And even if that were to be circumvented, then what? The hacker breaks into blockchain cybersecurity to read… reams of unintelligible letters and numbers that are of no use to them. After all, the entire foundation of blockchain technology is its near indecipherable encryption.
A quirk of modern life that we all have witnessed, yet have done comparatively little about, is that every time a service like AWS or Cloudflare goes down, so does an alarmingly large amount of the internet.
The internet is enormous and vast, yet it is actually concentrated over a surprisingly small number of servers and other service providers from an international point of view. This attitude of centralism is also seen in how organisations collect, store and manage the data of their customers, vendors, financial reports and so forth – in a single file store area, either cloud or local, but nonetheless representing a singular point of focus for hackers and fraudsters to target.
This is a massive reason as to why so many data breaches, leaks of sensitive media, hoarding of stolen customer information and so forth are possible, no matter how effective cybersecurity and machine learning may become. If there is only one target, and countless ways of reaching it, then for a determined hacker it is simply a matter of patience, emergent tactics, adapting to new blockers as they emerge and, of course, time.
Considering this reality against the decentralised processes and networking that the blockchain presents as a cybersecurity solution, it becomes curious that we ever relied upon such centralised infrastructure at all. It’s as though we have painted a huge target or raised a bright red flag above key files and folders in our data storage frameworks, almost goading hackers and cybercriminals into trying to penetrate our cybersecurity defences.
It is this centralisation of online assets that enables cyber-attacks such as distributed denial-of-service (DDoS) attacks to wreak such havoc on online networks. By their very nature, DDoS attacks work by sending an overwhelming volume of traffic to a singular online location.
Because blockchain technology operates via an inherently decentralised framework, cybersecurity resilience against DDoS attacks is baked in by default. After all, were this not the case, why has nobody taken over Bitcoin and run away with them all by now?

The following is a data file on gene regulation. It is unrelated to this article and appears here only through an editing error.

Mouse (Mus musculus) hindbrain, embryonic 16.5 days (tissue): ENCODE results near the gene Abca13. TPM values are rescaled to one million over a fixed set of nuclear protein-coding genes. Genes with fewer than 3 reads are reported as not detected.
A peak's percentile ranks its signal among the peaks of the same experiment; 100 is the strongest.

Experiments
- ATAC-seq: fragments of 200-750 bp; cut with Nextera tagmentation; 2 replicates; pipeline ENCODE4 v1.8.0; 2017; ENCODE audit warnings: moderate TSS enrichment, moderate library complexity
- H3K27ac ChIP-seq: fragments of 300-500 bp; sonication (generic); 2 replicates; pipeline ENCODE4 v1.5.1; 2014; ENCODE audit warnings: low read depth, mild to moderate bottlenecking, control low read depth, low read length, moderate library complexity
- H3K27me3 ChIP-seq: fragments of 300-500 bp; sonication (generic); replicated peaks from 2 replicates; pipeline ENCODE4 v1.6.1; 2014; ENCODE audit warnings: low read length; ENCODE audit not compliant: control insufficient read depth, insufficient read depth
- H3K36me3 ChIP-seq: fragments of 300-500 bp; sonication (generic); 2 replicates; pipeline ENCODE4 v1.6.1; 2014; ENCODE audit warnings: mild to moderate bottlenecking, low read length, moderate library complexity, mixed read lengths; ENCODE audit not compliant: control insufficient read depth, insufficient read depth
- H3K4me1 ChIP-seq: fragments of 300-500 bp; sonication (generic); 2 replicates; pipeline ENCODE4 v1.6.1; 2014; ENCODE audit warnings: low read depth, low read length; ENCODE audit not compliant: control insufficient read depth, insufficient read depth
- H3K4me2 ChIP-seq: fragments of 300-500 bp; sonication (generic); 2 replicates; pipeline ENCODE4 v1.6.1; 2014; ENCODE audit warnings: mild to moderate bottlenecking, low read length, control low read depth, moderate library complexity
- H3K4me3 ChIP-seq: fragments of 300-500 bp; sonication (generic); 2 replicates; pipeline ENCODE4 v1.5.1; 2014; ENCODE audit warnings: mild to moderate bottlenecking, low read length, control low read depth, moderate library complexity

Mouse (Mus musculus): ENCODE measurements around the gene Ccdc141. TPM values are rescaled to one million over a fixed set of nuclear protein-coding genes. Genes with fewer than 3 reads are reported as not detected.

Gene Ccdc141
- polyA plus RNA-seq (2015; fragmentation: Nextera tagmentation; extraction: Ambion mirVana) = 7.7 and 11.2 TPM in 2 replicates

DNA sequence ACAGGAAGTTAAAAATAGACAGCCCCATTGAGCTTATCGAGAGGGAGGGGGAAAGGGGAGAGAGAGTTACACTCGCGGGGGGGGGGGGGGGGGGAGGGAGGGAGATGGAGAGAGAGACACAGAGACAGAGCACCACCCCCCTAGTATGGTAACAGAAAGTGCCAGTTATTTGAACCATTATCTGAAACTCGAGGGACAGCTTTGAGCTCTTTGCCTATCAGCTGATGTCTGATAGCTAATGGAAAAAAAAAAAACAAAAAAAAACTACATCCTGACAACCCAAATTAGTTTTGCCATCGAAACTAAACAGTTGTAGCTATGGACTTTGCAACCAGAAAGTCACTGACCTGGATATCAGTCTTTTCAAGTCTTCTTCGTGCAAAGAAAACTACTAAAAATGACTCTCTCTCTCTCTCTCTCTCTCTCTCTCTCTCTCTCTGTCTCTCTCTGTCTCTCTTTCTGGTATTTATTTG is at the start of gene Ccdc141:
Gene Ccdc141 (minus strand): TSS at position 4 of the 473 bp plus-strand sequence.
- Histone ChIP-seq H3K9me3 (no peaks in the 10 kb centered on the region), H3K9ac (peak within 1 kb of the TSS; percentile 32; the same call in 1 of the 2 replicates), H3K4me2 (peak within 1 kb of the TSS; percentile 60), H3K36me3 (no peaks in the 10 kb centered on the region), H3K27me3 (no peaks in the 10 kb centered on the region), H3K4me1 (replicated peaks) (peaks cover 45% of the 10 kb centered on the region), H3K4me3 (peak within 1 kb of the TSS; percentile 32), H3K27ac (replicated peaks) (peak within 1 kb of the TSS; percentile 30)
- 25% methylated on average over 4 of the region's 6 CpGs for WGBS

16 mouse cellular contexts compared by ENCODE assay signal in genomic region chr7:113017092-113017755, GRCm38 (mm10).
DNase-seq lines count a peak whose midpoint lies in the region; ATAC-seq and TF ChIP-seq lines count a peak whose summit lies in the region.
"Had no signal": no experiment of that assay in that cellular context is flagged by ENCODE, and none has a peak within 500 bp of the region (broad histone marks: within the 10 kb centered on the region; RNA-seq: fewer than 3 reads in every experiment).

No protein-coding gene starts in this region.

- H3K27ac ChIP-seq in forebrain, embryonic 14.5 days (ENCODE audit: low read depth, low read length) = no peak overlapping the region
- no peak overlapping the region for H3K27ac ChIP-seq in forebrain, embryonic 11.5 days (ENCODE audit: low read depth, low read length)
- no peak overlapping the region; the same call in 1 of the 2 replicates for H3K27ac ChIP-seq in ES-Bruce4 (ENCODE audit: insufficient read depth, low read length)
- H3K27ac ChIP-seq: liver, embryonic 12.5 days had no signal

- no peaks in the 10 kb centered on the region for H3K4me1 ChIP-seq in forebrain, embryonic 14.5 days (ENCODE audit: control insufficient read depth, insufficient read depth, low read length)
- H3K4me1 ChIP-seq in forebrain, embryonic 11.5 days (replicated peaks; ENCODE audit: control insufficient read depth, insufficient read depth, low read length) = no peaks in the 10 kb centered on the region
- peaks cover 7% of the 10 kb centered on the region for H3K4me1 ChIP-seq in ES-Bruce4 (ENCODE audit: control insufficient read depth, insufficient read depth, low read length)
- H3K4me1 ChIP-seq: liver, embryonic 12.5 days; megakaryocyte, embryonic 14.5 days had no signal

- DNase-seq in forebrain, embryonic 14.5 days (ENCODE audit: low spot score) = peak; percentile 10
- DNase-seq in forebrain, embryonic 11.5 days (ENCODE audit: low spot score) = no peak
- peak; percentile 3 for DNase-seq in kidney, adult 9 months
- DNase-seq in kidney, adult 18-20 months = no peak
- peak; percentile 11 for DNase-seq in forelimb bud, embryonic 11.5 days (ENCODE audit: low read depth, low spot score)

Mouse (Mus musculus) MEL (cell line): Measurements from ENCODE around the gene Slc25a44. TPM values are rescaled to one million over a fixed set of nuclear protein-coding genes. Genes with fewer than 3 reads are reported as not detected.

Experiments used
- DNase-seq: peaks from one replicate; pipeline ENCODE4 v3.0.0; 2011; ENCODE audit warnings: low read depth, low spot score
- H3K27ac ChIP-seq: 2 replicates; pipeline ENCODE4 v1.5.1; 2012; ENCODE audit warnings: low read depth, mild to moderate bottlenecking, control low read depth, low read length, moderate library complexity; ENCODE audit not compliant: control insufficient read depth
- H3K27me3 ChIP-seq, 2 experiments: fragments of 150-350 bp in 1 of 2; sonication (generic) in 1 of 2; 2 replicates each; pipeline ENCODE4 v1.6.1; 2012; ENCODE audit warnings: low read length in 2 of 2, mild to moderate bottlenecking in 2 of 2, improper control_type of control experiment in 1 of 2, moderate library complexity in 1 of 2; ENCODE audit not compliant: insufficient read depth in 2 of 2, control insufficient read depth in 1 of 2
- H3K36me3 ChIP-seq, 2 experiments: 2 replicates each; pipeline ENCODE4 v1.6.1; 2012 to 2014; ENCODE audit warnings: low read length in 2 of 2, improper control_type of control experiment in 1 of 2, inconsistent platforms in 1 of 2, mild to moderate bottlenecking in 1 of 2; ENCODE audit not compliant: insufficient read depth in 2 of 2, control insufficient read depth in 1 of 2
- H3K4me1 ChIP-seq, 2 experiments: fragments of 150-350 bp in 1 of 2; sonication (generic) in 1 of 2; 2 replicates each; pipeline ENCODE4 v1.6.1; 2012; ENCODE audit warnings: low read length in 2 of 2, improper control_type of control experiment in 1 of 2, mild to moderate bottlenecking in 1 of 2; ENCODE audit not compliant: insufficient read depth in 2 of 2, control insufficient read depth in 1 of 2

In the same way, the storage of valuable and private data itself will not only be reinforced by incredibly complex encryption by default – compelling cybersecurity indeed – but also by decentralisation and distributed ledger storage solutions.
Couple this with the ongoing developments being made in DMS, AI and machine learning, and you essentially have a distributed blockchain network that not only demonstrates highly robust cybersecurity by the nature of its design, but can also evolve in tandem with the needs of its community – and in parallel to the developing conniving ways of cyber criminals.
It is a mammoth task, of course – essentially asking that we completely rethink the very way that we store, access and share online information. There will no doubt be hurdles to overcome in implementing blockchain technology for cybersecurity applications – yet with such abundant benefits to doing so, it is a question of when, rather than if, such radical solutions ought to be implemented.
Building the cybersecurity infrastructure of tomorrow needs to begin today.
With cyber-attacks growing in range, complexity, daring and sophistication, we simply cannot rely on the existing online and digital means of cybersecurity to protect our data.
The fact that we are moving ever more details of our lives online, yet are also experiencing ever more attacks, thefts and fraudulent actions against those very same sensitive aspects of ourselves, demands that we reinvent cybersecurity to better fit our modern era.
Moving blockchain forward to meet the needs of humankind is what inspires and motivates us at Mangrovia Blockchain Solutions. How best will we shape the future of blockchain cybersecurity together?
+39 02 45391390